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Occupational Health News Roundup

McDonald’s ruling could be a major turning point for the fast food worker movement; federal commission clarifies rules for pregnant workers; miners with black lung may have been wrongly denied benefits; and a new OSHA whistleblower partnership is launched to support commercial carrier workers.

This week’s snapshot of just one work-related fatality. This one occurred on July 21 at a construction site in Fort Lauderdale, Florida.

When Bethany Boggess first debuted her online mapping project, she didn’t expect it to attract so much attention. But within just six months of its launch, people from all over the world are sending in reports and helping her build a dynamic picture of the lives and deaths of workers.

OSHA gave me a reason to visit at Recovery.gov

An OSHA news release about a cell tower inspection gave me reason to visit the White House’s Recovery.gov website.

Occupational Health News Roundup

Workers at an Alabama car seat manufacturer speak out about workplace illnesses; worker death at a Pennsylvania sugar plant could have been prevented; Los Angeles activists join fight for a living wage; and income inequality gets a laugh.

Last year, the U.S. Census reported that record numbers of people were living in poverty. But along with overall poverty numbers, the Census recently reported that concentrated poverty is up, too — and that’s worrisome because it means that more people may face even greater barriers and fewer opportunities to moving out of poverty.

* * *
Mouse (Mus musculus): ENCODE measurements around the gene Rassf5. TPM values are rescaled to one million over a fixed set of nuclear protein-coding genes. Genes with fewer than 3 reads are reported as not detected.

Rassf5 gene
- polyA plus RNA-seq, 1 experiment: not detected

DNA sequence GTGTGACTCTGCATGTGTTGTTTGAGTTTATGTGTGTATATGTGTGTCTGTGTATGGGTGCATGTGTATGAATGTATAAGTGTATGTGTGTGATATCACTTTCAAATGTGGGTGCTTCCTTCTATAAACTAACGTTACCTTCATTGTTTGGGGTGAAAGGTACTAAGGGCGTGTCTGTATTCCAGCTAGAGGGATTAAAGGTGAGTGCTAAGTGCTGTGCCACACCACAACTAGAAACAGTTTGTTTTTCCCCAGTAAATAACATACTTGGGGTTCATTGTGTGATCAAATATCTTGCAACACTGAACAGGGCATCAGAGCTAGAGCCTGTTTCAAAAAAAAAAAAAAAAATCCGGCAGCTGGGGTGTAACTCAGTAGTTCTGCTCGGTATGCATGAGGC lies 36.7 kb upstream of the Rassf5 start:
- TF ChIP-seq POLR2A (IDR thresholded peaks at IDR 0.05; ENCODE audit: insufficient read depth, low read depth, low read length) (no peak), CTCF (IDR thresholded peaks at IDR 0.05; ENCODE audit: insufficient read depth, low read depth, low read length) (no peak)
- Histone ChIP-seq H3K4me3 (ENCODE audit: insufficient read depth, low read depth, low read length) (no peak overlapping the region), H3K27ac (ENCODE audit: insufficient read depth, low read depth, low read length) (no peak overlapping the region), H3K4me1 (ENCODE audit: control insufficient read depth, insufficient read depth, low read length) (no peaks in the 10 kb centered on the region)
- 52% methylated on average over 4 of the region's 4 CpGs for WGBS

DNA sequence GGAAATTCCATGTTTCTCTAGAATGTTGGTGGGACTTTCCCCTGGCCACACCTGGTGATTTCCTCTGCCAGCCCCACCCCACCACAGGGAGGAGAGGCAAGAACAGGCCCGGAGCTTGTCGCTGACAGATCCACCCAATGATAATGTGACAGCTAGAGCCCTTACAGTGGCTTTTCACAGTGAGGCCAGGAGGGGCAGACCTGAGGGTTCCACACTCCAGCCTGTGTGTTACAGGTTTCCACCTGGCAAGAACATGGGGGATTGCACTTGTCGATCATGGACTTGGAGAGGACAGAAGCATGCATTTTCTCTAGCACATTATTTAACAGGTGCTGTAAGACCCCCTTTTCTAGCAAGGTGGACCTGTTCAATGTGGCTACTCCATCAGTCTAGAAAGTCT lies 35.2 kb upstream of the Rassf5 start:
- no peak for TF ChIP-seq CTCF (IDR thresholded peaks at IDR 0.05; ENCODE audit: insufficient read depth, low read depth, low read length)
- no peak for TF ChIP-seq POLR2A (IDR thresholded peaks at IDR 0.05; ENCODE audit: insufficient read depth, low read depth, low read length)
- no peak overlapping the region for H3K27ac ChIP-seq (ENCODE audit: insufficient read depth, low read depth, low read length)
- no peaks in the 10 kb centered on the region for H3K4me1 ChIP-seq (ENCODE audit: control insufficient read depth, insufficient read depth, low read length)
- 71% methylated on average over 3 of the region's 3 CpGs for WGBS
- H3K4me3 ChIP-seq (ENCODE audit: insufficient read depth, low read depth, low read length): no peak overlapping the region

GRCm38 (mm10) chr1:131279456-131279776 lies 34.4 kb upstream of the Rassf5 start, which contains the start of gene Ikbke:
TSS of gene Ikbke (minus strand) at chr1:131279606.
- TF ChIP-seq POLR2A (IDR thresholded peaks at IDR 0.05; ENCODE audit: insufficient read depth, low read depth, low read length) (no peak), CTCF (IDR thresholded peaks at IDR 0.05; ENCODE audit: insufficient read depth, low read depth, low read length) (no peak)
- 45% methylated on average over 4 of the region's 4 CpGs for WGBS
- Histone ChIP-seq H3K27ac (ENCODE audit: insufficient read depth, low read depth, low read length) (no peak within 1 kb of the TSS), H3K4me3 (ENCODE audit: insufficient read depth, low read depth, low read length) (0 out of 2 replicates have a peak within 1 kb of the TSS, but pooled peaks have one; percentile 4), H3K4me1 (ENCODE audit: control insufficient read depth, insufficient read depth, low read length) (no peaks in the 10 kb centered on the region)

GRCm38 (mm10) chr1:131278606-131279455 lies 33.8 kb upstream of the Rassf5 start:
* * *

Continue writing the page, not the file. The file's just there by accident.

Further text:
Not an “accident”: Chandler Warren suffers fatal work-related injury at FedEx Hub, Memphis, TN 

This week’s snapshot of just one work-related fatality. This one occurred on July 2 at FedEx’s flagship sorting facility in Memphis, Tennessee.

Safety whistleblowers on Warren Buffett’s railroad

Tony Schick of Oregon Public Broadcasting profiles the experience of BNSF railway employees who blow the whistle on safety problems.

Text of the ad we’re running for our searches this fall. This will go live on the usual sites at the start of August, but as a sort of experiment in the power of social media, I’m going to share it here first, and see what that gets us. —— We invite applications for two…

Crystalline silica, hydrofluoric acid and formaldehyde. Those are just three of the dozens of air toxic chemicals that oil companies have used thousands of times in southern California in just the past year.